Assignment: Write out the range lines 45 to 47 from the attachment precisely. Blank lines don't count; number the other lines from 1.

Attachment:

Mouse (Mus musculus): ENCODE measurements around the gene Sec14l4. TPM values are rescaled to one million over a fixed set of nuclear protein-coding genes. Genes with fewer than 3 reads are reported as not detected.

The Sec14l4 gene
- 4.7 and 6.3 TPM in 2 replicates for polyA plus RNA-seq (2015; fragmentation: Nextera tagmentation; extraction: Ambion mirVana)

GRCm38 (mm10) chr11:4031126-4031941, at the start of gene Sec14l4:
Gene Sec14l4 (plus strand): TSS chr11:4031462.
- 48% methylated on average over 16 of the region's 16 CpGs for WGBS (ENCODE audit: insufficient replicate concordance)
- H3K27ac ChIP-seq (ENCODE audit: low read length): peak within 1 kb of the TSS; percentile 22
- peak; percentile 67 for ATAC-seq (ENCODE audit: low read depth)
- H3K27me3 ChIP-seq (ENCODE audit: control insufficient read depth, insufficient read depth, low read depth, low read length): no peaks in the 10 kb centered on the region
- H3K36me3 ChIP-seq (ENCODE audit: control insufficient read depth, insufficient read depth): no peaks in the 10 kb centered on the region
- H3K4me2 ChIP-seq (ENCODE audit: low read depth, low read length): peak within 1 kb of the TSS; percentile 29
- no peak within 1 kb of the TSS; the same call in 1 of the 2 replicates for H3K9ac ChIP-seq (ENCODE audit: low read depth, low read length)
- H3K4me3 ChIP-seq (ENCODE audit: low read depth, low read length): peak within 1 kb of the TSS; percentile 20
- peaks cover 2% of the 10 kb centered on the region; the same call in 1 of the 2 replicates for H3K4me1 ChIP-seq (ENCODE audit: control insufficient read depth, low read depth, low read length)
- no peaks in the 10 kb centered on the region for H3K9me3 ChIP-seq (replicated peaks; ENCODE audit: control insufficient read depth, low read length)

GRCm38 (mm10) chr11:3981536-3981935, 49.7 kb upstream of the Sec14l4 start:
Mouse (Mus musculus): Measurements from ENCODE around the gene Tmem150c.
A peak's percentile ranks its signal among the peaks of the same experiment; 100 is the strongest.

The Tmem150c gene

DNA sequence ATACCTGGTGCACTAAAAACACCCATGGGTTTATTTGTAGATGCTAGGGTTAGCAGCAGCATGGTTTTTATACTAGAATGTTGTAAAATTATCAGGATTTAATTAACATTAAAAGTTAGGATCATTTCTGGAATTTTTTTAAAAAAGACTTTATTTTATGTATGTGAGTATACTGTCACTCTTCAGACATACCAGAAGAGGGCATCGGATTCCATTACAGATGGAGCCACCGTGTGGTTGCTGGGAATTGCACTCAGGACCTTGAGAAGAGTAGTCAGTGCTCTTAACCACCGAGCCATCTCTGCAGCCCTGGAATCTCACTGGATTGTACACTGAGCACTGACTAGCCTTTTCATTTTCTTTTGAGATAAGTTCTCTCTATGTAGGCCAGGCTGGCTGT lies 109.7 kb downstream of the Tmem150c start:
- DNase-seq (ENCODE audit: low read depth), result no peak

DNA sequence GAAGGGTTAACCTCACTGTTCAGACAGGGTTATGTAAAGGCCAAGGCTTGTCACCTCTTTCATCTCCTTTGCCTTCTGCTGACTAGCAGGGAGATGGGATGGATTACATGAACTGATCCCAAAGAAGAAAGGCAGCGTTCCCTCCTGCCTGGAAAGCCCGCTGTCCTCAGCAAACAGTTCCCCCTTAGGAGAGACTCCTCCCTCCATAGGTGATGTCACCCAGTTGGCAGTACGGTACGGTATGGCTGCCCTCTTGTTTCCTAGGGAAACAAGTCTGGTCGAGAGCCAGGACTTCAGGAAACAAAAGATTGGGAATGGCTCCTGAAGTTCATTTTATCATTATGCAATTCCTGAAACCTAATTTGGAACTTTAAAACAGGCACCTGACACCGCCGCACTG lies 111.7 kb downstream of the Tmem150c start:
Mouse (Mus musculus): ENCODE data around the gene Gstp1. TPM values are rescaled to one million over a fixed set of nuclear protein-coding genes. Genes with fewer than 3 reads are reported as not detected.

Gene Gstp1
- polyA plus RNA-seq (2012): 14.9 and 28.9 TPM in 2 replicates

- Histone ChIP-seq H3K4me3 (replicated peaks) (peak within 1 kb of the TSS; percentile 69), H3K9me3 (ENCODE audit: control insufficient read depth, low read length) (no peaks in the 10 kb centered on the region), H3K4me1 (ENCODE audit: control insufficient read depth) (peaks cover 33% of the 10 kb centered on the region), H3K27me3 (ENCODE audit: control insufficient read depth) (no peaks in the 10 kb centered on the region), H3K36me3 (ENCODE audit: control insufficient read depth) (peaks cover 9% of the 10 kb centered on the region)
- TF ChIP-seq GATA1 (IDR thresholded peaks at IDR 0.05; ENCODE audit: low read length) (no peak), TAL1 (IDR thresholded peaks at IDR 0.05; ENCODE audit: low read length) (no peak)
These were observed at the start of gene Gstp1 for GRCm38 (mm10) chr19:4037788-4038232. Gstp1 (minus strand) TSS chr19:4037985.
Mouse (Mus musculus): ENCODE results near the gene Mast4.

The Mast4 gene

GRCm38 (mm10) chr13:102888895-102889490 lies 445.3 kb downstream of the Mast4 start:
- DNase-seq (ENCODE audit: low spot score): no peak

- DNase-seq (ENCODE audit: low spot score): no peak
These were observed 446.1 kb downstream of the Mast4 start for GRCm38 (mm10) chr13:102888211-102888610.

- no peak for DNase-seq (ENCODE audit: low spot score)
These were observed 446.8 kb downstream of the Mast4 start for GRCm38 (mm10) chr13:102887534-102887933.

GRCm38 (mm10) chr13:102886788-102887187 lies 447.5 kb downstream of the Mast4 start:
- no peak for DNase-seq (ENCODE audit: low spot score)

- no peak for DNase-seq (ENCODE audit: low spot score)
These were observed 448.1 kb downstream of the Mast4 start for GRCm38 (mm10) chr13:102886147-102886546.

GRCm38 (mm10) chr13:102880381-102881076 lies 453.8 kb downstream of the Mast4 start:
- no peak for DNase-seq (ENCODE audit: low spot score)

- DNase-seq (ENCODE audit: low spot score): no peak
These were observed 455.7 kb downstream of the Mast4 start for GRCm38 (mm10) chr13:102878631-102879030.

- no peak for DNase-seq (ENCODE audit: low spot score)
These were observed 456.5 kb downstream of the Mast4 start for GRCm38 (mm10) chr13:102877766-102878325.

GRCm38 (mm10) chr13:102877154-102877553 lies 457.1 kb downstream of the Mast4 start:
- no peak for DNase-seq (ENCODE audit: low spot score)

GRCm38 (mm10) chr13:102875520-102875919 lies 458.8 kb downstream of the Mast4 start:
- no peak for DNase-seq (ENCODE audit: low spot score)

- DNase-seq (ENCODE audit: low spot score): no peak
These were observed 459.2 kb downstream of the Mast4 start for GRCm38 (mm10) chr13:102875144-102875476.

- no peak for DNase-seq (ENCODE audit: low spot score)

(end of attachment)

- no peak for DNase-seq (ENCODE audit: low spot score)
These were observed 456.5 kb downstream of the Mast4 start for GRCm38 (mm10) chr13:102877766-102878325.

GRCm38 (mm10) chr13:102877154-102877553 lies 457.1 kb downstream of the Mast4 start: